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Japan bolsters security ties with neighbors at summit amid tensions with China

Japan's Prime Minister Fumio Kishida, left, greets Indonesia's President Joko Widodo upon arrival for the opening session of ASEAN-Japan Commemorative Summit Meeting at the Hotel Okura Tokyo in Tokyo Sunday, Dec. 17, 2023.
Kazuhiro Nogi
Japan's Prime Minister Fumio Kishida, left, greets Indonesia's President Joko Widodo upon arrival for the opening session of ASEAN-Japan Commemorative Summit Meeting at the Hotel Okura Tokyo in Tokyo Sunday, Dec. 17, 2023.

TOKYO — Leaders from Japan and the Association of Southeast Asian Nations, at a special summit in Tokyo on Sunday, adopted a joint vision that emphasizes security and economic cooperation while respecting the rule of law, amid growing tensions with China in regional seas.

Ties between Japan and the 10-member ASEAN bloc used to be largely based on Japanese assistance to the developing economies, in part due to lingering bitterness over Japan's wartime actions. But in recent years the relationship has focused more on security amid China's growing assertiveness in the South China Sea, while Japan's postwar pacifist stance and trust-building efforts have fostered friendlier relations.

The summit marks the 50th anniversary of official Japan-ASEAN ties, which started in 1973 with trade talks over Japanese synthetic rubber exports.

The leaders, in a joint statement, called for strengthening their "mutually beneficial" partnership and working together for peace and stability in the Indo-Pacific, especially in maritime security. They also called for economic security and greater supply chain resilience for the region and to promote the movement of one another's nationals.

"We affirm the shared view to promote a rules-based Indo-Pacific region that is free and open (and) embraces key principles such as ASEAN's unity and centrality, inclusiveness (and) transparency," according to the joint statement.

The leaders stressed "respect for sovereignty and territorial integrity, settlement of differences or disputes by peaceful means and renunciation of the threat or use of force."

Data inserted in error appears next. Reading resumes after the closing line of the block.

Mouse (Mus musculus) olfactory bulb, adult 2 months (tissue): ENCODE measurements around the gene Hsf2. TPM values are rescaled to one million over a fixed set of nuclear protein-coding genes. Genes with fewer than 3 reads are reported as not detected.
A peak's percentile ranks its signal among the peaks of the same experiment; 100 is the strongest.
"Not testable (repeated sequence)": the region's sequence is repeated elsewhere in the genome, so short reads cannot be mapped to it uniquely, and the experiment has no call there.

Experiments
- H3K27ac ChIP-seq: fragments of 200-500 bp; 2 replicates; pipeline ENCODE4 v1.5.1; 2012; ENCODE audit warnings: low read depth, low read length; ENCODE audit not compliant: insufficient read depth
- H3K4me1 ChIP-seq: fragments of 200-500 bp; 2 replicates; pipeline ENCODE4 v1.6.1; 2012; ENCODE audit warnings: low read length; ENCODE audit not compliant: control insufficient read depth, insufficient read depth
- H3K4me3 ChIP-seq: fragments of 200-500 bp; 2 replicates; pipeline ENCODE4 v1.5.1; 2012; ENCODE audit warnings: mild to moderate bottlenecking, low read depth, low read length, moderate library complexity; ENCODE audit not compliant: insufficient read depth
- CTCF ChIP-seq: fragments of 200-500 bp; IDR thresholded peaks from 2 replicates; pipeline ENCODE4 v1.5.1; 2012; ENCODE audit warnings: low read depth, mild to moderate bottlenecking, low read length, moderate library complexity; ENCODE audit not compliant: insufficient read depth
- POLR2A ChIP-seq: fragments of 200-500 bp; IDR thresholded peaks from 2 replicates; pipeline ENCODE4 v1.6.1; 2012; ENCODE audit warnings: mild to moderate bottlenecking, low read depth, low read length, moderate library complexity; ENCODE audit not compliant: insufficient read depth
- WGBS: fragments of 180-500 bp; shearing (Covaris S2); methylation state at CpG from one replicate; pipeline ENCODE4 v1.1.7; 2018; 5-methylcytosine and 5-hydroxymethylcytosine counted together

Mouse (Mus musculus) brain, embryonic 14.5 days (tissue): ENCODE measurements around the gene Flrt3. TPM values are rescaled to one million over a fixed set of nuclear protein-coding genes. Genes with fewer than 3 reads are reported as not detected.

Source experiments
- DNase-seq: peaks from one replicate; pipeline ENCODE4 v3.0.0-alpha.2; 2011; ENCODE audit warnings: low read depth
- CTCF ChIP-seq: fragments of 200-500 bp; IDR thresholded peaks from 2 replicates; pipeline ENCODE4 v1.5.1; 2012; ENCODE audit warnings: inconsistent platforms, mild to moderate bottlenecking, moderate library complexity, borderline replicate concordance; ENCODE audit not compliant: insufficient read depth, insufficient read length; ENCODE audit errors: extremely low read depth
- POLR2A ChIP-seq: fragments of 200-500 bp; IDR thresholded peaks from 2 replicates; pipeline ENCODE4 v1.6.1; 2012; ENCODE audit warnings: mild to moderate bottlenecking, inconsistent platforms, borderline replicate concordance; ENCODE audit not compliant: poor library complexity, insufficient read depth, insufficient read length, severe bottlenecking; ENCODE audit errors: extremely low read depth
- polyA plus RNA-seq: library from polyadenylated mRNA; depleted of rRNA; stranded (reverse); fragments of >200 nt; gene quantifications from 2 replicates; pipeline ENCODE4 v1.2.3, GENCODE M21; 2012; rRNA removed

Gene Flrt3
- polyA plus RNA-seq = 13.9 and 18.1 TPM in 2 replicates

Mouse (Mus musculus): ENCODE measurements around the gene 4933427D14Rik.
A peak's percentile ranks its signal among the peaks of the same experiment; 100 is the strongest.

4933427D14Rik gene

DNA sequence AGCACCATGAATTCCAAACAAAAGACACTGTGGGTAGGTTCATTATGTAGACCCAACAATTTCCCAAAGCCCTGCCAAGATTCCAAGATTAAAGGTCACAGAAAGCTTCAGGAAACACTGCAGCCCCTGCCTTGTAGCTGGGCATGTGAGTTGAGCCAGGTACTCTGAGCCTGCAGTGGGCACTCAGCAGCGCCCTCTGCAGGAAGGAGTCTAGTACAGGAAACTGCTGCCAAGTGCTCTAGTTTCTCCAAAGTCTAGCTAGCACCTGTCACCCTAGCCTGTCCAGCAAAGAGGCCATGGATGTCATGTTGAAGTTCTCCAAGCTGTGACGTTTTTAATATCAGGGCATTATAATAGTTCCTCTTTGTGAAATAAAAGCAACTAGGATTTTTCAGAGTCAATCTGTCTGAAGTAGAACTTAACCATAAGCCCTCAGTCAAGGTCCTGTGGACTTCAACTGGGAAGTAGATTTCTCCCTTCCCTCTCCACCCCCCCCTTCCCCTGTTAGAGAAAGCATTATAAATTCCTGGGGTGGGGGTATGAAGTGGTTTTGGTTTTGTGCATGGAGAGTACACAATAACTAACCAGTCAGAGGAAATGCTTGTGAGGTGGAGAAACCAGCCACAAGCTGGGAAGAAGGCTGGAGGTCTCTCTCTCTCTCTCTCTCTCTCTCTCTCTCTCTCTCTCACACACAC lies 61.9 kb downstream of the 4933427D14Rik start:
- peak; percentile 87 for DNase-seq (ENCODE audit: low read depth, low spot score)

They did not specifically mention China. During the summit meeting, they raised concerns over the "situation in East and South China Sea" and noted the importance of upholding international law, the Japanese Foreign Ministry said in a statement.

The leaders adopted an implementation plan for 130 projects. Japan called for stepping up security and defense cooperation, such as arms technology and equipment transfers, cybersecurity and tackling disinformation. Tokyo also pledged to reinforce support for efforts against climate change, green technology and digital transformation, as well as investment, including in the region's automotive industry.

"As divisions and confrontations deepen and the world faces compounded crises, Japan will tackle the issues together with ASEAN, which is the linchpin of a 'free and open Indo-Pacific," Japanese Prime Minister Fumio Kishida told a joint news conference with Indonesian President Joko Widodo, this year's ASEAN chair.

"Based on our mutual trust, we will tackle new issues, and contribute to peace and prosperity of the region in order to create a world where people can benefit while their dignity is respected."

Japan adopted a new security strategy last year and has been rapidly building up its military and expanding its military partnerships to better counter China's growing assertiveness in the region.

On Saturday, on the sidelines of the summit, Kishida held a series of bilateral talks as Japan seeks to step up bilateral security ties with ASEAN countries.

Kishida and his Malaysian counterpart, Anwar Ibrahim, signed a 400 million yen ($2.8 million) deal to bolster Malaysia's maritime security capability as part of a Japanese official security assistance program specifically for militaries of friendly nations to help strengthen their law enforcement and security capabilities.

The assistance includes provisions of rescue boats and other equipment to help improve the military capability of Malaysia, which sits at a crucial location on sea lanes connecting the Indian Ocean and East Asia and serves a vital role in warning and surveillance operations for the entire region.

Separately on Saturday, Kishida signed a deal with Widodo, offering a grant of up to 9.05 billion yen ($63.7 million) to fund Indonesia's maritime security capability advancement plan, including a Japanese-built large-scale maritime patrol boat.

In November, Japan announced a provision of coastal surveillance radars to the Philippine navy, and the two sides also agreed to start talks for a key defense pact called the Reciprocal Access Agreement designed to smooth their troops' entry into each other's territory for joint military exercises. On Sunday, Japan and the Philippines signed an agreement to strengthen cooperation between their coast guards.

Also last month, Japan and Vietnam agreed to elevate the status of their relationship to a top-level comprehensive strategic partnership, under which they will discuss details of a possible deal to broaden their defense cooperation.

But ASEAN countries are not in lockstep in their stance toward China, with which many have strong ties and are reluctant to choose sides. Japanese officials say they are mindful of the situation.

On Monday, Japan also hopes to push forward energy cooperation with ASEAN leaders at a summit for the Asian Zero Emission Community initiative. Australian Prime Minister Anthony Albanese is expected to join online.

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The Associated Press
[Copyright 2024 NPR]